A popular trend among employers cited in Linked In’s annual report on Global Talent Trends is the quest to find employees with strong technical skills, but equally strong “soft” skills. What does that mean, exactly? Let’s break down the ‘what’ and the ‘why’ in order to understand the ‘how.’
Soft Skills Are Increasingly Important to Success
According to 80% of the employers who responded to the Linked In survey, soft skills are increasingly important to company success. In the age of automation and AI, workers need to possess creativity, adaptability, and collaboration skills.
- 92% of employers surveyed said soft skills matter as much or more than hard skills.
- 89% of employers surveyed said bad hires typically lack soft skills.
What are the top soft skills sought?
According to the Global Talent Report, the collectively most-sought soft skills are:
Creativity is the ability to solve problems in original ways, and is a skill that machines can’t easily replicate. The McKinsey study on automation predicts that the demand for creativity will rise sharply by 2030 as automation transforms industry.
Effective teamwork demands skillful navigation of team members’ viewpoints, approaches to work, and reward-responsiveness. Here’s where persuasion and collaboration come into play.
Shifting skill requirements amidst the lightning pace of technological advance creates the need for adaptability and strict time management to perform in agile environments.
How are employers gauging soft skills?
Many companies have difficulty assessing soft skills, and it is one area where bias can be introduced. Companies that are working to improve their assessment of soft skills rely heavily on asking behavioral questions during the interview, observing body language, asking situational questions, reviewing projects and using tech-based assessments.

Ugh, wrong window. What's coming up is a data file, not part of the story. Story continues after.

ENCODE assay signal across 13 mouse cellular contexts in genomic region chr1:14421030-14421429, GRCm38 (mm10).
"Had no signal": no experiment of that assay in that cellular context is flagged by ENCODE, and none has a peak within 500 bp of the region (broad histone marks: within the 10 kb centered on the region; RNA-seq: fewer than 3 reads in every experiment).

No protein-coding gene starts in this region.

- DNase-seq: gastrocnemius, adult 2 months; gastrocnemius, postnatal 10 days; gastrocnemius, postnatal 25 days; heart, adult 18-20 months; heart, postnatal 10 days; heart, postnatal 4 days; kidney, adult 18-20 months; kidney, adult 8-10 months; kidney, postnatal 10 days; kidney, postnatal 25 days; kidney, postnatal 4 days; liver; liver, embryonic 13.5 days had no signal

As employers strive to find better ways to accurately assess a candidate’s soft skills, they may turn increasingly to AI-driven assessments using tools such as Koru, Pymetrics and Plum.
How to Develop and Showcase Your Soft Skills
While you may not have access to tools like Koru or Pyemetrics to help you identify your strengths and weaknesses in terms of soft skills, there’s a good chance you’re keenly aware of areas that need work. Be sure to highlight your strengths using concrete examples in your cover letter, resume and interview. Ask those providing written references to describe or evaluate your soft skills and the contribution these traits have made.
Ultimately, in order to develop and showcase your soft skills, you will benefit from considering current thought-leadership in this area. If you’re thinking about making a career move, or enhancing your career trajectory with your current company, think about these attributes.
Creativity – Contrary to common belief, everyone possesses the native capability for creatively. Like a muscle, it must be exercised to develop. Practice pattern recognition, collaborate with others, challenge yourself with puzzles, and exercise your critical thinking and problem-solving skills through any means possible to build this skill. For help, check out Creativity, Inc. by Ed Catmull.
Persuasion – Persuasion is really just another form of communication, but one that utilizes tactics with varying degrees of sophistication. Research suggests that it is easier to persuade people when you set aside your own interests, actively listen to their concerns, and develop solutions that result from the insight gained. There are several books that delve into this topic, such as Persuasion Tactics by Patrick King.
Collaboration – Practice collaboration by volunteering for roles on teams at work and within the community. Lend a hand when you see a co-worker in need. Foster cohesion through a common cause, leverage team-members’ strengths, and encourage innovation. For great tips, read Collaboration by Morten Hansen.
Adaptability – Push yourself to be an early adopter of change. Meet new challenges head on, and learn to pivot when things don’t go your way. Move outside your comfort zone. Check out: “Adaptability: The Art of Winning In an Age of Uncertainty” by Max McKeown.
Time Management – Time management is often a “code word” for productivity to an employer. Both relate to the ability to prioritize tasks according to value. This requires artful discrimination in today’s cluttered environment. For an interesting take on developing your “time management” skills, check out the theory of doing less but doing it well. It might sound counterintuitive, but laser-focus is key to productivity: “Essentialism: The Disciplined Pursuit of Less” by Greg McKeown.
Are you looking to accelerate your career trajectory? Contact Phoenix Partners to connect with conducive work cultures.